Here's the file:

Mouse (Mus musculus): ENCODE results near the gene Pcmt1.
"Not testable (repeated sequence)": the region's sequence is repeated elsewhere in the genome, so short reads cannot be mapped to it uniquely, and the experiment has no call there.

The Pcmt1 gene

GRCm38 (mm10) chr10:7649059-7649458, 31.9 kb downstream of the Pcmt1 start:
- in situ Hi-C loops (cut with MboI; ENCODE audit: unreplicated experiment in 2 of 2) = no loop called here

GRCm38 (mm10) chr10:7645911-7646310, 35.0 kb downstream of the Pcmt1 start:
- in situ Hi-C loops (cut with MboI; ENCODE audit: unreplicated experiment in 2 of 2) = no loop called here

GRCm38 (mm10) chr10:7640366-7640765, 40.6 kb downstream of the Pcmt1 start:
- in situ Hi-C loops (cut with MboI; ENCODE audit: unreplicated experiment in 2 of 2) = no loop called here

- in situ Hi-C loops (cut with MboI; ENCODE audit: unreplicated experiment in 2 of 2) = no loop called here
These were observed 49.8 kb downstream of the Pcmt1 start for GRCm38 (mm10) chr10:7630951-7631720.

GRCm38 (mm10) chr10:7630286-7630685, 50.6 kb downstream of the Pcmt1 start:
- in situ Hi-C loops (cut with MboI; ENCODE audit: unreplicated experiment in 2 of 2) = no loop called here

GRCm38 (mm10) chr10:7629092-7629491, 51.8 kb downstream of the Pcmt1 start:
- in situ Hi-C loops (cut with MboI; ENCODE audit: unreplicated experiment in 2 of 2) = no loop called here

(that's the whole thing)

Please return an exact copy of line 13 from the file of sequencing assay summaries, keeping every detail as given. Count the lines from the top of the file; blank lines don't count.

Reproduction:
- in situ Hi-C loops (cut with MboI; ENCODE audit: unreplicated experiment in 2 of 2) = no loop called here